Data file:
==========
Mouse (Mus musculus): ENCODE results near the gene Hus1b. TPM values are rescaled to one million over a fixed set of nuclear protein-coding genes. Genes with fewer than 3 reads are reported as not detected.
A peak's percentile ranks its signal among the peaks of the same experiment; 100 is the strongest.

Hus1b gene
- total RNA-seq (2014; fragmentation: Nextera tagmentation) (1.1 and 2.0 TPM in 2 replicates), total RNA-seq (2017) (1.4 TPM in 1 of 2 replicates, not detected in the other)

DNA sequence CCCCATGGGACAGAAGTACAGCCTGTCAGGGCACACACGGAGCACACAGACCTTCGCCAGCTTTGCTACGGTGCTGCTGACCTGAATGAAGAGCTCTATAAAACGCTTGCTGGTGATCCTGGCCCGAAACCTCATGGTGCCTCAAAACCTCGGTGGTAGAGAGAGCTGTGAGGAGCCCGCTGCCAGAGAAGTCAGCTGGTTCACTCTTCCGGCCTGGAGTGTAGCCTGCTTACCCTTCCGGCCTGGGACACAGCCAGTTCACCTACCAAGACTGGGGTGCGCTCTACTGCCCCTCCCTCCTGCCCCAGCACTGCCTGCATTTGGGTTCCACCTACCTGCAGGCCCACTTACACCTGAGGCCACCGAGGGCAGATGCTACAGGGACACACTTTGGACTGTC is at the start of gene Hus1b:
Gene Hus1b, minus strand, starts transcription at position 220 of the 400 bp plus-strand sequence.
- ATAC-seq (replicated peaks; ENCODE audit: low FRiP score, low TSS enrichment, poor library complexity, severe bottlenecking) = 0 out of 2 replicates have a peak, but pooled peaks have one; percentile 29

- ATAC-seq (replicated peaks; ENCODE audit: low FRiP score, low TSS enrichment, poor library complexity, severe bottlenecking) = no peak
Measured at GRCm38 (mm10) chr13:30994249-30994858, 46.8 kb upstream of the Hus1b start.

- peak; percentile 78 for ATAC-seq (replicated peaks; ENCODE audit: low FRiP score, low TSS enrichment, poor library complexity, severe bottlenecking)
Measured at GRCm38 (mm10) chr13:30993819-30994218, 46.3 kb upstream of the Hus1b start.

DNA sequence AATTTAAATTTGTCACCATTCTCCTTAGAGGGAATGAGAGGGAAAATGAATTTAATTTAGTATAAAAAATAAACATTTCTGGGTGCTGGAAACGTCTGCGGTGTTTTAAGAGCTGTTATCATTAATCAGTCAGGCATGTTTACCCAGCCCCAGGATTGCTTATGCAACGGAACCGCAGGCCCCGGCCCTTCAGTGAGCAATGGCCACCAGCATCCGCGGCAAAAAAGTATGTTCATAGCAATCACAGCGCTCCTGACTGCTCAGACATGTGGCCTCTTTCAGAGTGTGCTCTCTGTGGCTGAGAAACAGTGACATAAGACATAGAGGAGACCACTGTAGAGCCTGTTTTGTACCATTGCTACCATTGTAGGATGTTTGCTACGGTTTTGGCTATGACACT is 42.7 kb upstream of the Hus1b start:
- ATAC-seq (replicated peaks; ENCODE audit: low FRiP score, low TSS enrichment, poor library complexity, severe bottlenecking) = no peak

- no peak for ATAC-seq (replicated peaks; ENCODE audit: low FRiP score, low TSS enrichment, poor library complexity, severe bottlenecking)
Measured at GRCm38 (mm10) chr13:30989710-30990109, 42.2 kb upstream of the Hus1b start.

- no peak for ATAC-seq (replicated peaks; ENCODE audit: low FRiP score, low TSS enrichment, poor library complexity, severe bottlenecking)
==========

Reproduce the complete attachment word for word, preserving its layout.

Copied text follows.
Mouse (Mus musculus): ENCODE results near the gene Hus1b. TPM values are rescaled to one million over a fixed set of nuclear protein-coding genes. Genes with fewer than 3 reads are reported as not detected.
A peak's percentile ranks its signal among the peaks of the same experiment; 100 is the strongest.

Hus1b gene
- total RNA-seq (2014; fragmentation: Nextera tagmentation) (1.1 and 2.0 TPM in 2 replicates), total RNA-seq (2017) (1.4 TPM in 1 of 2 replicates, not detected in the other)

DNA sequence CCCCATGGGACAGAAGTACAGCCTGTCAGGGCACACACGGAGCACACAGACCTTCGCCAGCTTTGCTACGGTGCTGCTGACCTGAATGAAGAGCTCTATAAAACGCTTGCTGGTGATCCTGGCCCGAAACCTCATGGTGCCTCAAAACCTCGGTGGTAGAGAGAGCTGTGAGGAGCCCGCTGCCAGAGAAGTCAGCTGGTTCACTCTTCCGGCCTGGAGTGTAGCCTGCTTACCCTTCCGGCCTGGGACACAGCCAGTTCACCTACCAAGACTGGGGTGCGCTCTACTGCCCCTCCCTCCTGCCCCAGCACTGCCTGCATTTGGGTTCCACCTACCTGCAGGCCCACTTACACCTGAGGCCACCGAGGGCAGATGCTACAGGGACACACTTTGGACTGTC is at the start of gene Hus1b:
Gene Hus1b, minus strand, starts transcription at position 220 of the 400 bp plus-strand sequence.
- ATAC-seq (replicated peaks; ENCODE audit: low FRiP score, low TSS enrichment, poor library complexity, severe bottlenecking) = 0 out of 2 replicates have a peak, but pooled peaks have one; percentile 29

- ATAC-seq (replicated peaks; ENCODE audit: low FRiP score, low TSS enrichment, poor library complexity, severe bottlenecking) = no peak
Measured at GRCm38 (mm10) chr13:30994249-30994858, 46.8 kb upstream of the Hus1b start.

- peak; percentile 78 for ATAC-seq (replicated peaks; ENCODE audit: low FRiP score, low TSS enrichment, poor library complexity, severe bottlenecking)
Measured at GRCm38 (mm10) chr13:30993819-30994218, 46.3 kb upstream of the Hus1b start.

DNA sequence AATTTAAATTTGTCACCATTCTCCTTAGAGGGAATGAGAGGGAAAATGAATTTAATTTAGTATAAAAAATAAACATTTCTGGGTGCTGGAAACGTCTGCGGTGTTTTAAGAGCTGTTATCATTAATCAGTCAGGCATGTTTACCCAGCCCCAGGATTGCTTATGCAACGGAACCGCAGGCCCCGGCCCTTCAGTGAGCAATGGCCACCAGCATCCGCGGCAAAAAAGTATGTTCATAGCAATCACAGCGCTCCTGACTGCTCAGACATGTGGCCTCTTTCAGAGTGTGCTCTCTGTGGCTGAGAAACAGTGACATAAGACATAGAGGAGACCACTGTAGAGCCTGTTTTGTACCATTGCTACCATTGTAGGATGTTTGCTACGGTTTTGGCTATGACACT is 42.7 kb upstream of the Hus1b start:
- ATAC-seq (replicated peaks; ENCODE audit: low FRiP score, low TSS enrichment, poor library complexity, severe bottlenecking) = no peak

- no peak for ATAC-seq (replicated peaks; ENCODE audit: low FRiP score, low TSS enrichment, poor library complexity, severe bottlenecking)
Measured at GRCm38 (mm10) chr13:30989710-30990109, 42.2 kb upstream of the Hus1b start.

- no peak for ATAC-seq (replicated peaks; ENCODE audit: low FRiP score, low TSS enrichment, poor library complexity, severe bottlenecking)